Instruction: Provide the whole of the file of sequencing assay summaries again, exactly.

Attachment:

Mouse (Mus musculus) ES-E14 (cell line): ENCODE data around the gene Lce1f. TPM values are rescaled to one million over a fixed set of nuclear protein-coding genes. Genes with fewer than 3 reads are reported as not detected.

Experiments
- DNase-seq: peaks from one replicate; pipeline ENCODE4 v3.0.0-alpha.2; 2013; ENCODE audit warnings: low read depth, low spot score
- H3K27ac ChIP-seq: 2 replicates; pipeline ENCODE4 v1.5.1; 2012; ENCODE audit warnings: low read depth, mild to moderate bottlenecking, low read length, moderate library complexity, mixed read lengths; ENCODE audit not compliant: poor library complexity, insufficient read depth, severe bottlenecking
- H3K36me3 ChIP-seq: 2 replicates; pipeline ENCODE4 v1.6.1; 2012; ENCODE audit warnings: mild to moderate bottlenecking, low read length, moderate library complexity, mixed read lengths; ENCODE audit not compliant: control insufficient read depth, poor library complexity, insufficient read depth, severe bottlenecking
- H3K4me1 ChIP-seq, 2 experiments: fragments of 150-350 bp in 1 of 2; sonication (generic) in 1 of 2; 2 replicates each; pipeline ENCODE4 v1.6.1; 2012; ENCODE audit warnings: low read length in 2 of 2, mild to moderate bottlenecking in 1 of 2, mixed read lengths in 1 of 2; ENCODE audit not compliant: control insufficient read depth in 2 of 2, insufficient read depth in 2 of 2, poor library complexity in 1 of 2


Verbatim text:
Mouse (Mus musculus) ES-E14 (cell line): ENCODE data around the gene Lce1f. TPM values are rescaled to one million over a fixed set of nuclear protein-coding genes. Genes with fewer than 3 reads are reported as not detected.

Experiments
- DNase-seq: peaks from one replicate; pipeline ENCODE4 v3.0.0-alpha.2; 2013; ENCODE audit warnings: low read depth, low spot score
- H3K27ac ChIP-seq: 2 replicates; pipeline ENCODE4 v1.5.1; 2012; ENCODE audit warnings: low read depth, mild to moderate bottlenecking, low read length, moderate library complexity, mixed read lengths; ENCODE audit not compliant: poor library complexity, insufficient read depth, severe bottlenecking
- H3K36me3 ChIP-seq: 2 replicates; pipeline ENCODE4 v1.6.1; 2012; ENCODE audit warnings: mild to moderate bottlenecking, low read length, moderate library complexity, mixed read lengths; ENCODE audit not compliant: control insufficient read depth, poor library complexity, insufficient read depth, severe bottlenecking
- H3K4me1 ChIP-seq, 2 experiments: fragments of 150-350 bp in 1 of 2; sonication (generic) in 1 of 2; 2 replicates each; pipeline ENCODE4 v1.6.1; 2012; ENCODE audit warnings: low read length in 2 of 2, mild to moderate bottlenecking in 1 of 2, mixed read lengths in 1 of 2; ENCODE audit not compliant: control insufficient read depth in 2 of 2, insufficient read depth in 2 of 2, poor library complexity in 1 of 2